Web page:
He took the tiny baby from the doctor’s hands. She was so small, so delicate. Her tiny features were perfect, ten fingers, ten toes, perfect little body and all of it topped off with a mop of dark hair. He was nervous this second time around. He had attended the birth of his first child, but this time he lowered the tiny baby into a warm water bath. She was crying, not thrilled to be thrust into this cold, scary world, but as her pudgy little body slipped gently beneath the surface of the warm bath, the crying ceased and there was a calm that came over the entire delivery room. Another miracle made.

Today marks thirteen years since my daughter, Lindsey, died. It feels like an eternity since I heard her voice, kissed her cheek, felt her arms around me as we hugged that day, not knowing it would be our last time. It was Easter of 2010, a beautiful day, as we had dinner together and I left for work. Three days later, she was gone and nothing would ever be the same. I would never be the same.

The loss of a child is like an explosion. It destroys everything around it, leaving nothing but rubble in its wake. There is nothing left that is recognizable and what is left will never return to its previous state. The smoke billows all around, the sky is dark, and it feels eearily quiet.

Eventually it is safe to enter the area where the explosion occurred. . Carefully you step softly, you look around you. You survey the damage. You wonder if you’ll ever be able to rebuild what is lost. Do you give up and throw away what is left or do you reach down and find a little piece of something that was part of your life before the explosion?

That’s what it’s like to lose a child. Everything in those early days is dark. There is no color in your world. It is as if you are playing an old black and white movie. As you look around your world, you recognize small pieces of you. It’s not the same, but it is part of you and who you were. As time goes on, more bits and pieces begin to surface. The part of you that was destroyed starts to regenerate little by little. Often no one can see it but you or maybe you are afraid to let others see it. You are afraid to feel, sometimes even afraid to love.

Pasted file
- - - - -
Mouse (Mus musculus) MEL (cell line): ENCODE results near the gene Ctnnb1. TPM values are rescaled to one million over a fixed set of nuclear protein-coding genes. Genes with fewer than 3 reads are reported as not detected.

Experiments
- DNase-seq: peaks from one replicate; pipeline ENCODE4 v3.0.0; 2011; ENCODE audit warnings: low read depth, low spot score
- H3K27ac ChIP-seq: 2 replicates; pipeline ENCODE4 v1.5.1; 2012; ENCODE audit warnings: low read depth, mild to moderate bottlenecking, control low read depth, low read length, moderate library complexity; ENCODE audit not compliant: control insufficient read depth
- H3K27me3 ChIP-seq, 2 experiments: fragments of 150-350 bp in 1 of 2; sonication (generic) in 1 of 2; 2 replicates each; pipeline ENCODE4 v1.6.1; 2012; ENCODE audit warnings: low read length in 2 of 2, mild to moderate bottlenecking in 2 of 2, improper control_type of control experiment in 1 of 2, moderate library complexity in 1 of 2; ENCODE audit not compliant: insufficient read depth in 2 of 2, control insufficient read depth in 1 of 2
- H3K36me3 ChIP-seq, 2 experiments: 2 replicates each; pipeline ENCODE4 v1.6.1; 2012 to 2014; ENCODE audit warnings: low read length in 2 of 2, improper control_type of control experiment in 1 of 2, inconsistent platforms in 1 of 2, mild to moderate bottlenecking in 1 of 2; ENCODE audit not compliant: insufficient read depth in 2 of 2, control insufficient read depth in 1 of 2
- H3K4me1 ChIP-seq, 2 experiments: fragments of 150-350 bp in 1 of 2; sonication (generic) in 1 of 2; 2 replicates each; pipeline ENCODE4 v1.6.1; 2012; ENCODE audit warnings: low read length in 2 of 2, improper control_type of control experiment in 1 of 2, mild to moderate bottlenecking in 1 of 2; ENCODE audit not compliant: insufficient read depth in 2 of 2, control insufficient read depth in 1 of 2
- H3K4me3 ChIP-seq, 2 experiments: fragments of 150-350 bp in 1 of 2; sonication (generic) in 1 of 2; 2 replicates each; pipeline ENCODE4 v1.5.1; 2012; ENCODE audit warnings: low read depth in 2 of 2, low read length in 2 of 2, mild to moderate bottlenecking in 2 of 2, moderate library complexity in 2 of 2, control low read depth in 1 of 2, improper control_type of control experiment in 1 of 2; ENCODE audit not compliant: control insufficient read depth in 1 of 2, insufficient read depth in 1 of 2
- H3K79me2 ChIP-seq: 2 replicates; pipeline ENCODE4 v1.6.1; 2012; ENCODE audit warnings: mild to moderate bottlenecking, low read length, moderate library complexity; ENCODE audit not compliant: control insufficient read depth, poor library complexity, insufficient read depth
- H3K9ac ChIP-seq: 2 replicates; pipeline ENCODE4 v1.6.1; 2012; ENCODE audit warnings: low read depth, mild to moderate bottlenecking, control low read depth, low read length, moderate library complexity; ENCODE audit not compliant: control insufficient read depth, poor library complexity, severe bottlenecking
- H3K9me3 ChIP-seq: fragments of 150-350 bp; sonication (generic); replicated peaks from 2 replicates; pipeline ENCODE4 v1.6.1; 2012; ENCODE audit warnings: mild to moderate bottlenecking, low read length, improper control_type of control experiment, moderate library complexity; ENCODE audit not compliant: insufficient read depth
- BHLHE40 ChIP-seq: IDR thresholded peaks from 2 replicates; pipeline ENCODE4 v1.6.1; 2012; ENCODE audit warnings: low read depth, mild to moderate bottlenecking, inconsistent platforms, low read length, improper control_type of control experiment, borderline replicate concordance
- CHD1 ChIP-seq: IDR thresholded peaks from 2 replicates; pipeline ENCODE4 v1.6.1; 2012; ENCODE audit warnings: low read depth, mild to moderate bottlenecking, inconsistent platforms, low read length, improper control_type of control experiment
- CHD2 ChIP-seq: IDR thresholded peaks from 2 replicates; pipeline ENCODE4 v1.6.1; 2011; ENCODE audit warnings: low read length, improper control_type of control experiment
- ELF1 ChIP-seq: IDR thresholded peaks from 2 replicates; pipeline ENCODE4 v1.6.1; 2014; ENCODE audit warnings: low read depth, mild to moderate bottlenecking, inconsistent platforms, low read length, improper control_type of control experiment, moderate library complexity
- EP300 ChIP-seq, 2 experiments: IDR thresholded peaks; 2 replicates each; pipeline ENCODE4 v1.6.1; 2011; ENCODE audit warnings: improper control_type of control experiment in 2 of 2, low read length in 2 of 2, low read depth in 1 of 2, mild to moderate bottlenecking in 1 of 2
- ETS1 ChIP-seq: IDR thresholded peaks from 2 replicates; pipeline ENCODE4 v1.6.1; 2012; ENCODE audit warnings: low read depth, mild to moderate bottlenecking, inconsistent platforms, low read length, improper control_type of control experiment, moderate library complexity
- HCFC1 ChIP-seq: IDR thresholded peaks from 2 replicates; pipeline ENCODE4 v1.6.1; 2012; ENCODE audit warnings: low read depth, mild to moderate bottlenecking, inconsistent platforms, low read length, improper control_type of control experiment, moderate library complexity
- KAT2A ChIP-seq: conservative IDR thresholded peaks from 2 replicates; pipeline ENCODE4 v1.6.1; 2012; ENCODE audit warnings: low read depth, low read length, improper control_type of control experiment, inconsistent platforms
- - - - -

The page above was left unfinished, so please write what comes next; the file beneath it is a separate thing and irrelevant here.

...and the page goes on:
It is a difficult journey and everyone’s journey is unique to them and to their loss. It takes strength you don’t have, energy you can’t muster and internal drive that you lost along with your child. How do you accomplish this, it’s much too hard.

In my case, it was a choice to give up or give in. Live or remain dead inside and miss all that life has to offer. That day 13 years ago, brought me to my knees. Today I drop to my knees for a different reason, to thank God for my incredible daughter. I am grateful for my 29 years. Would I have liked more, absolutely. I was there when she took her first breath, got her first tooth and took her first steps. I was there to love her through some tough times. I was there when she walked down the aisle to marry her best friend. I was there when she had her son and love of her life. I was there for it all and I am so thankful for that. That is why I drop to my knees now.

Carrying grief and gratitude is a difficult task. Sometimes the load shifts and you lose your balance. Sometimes you just lose your footing and sometimes you fall to the ground. Some days are easier than others. That is just the way it is and you can’t change it. What you can do is to rebalance your load and when you feel the weight shift, stop and take a minute to feel. Follow that by straightening the load and setting out again. You’ll never be completely balanced because the weight of the load will change. As you continue on your journey your load will lighten. You’ll unpack the things you don’t need anymore and you’ll balance the rest with your memories.

My load now is not nearly as heavy. My journey will never be over and my life will never be the same, but what I carry with me every day are my memories and they are lighter. What I carry is my undying, never ending love for my daughter. What I carry is my continued zest for life. I want to live for her and to live for what I still have. I want to be able to see her when we meet again and I know we will. I want her to say. ‘Good job mom, I’m proud of you.”

I miss my daughter and not a day goes by that I don’t think of her and how blessed I am to be her mom. Although life comes with pain sometimes, the journey is worth it if you have love and give love. When you love this deep you grieve to the same depth. Grief is not a bad thing, it’s just a best friend with no other place to be.

Lindsey, I love you. I miss you and I will see you again….I will be forever grateful I got to be your mom.

3 thoughts on “BALANCE THE LOAD…”

  1. Carolyn,
    What a beautiful, precious tribute to Lindsey, and to a love between mother and child that is undefinable. Your blog this morning reminds me of a quote by Mitch Album from his book, The Stranger in the Lifeboat. One of Album’s characters, deep in grief says this; “When someone we love so dearly passes, we always ask; ‘why did God take them?’ A better question is, ‘why did God give them to us? What did we do to deserve their love, their joy, the sweet moments we shared.”
    You are a gift to us all. I am praying for you. May God surround you, Amanda and Tiffany with His incomparable love.
    Grace and Peace
    Pastor Steve


  2. Carolyn, you continue to inspire me as you choose to be thankful for your good memories with Lindsey. You are a blessing to many as you share your heart!


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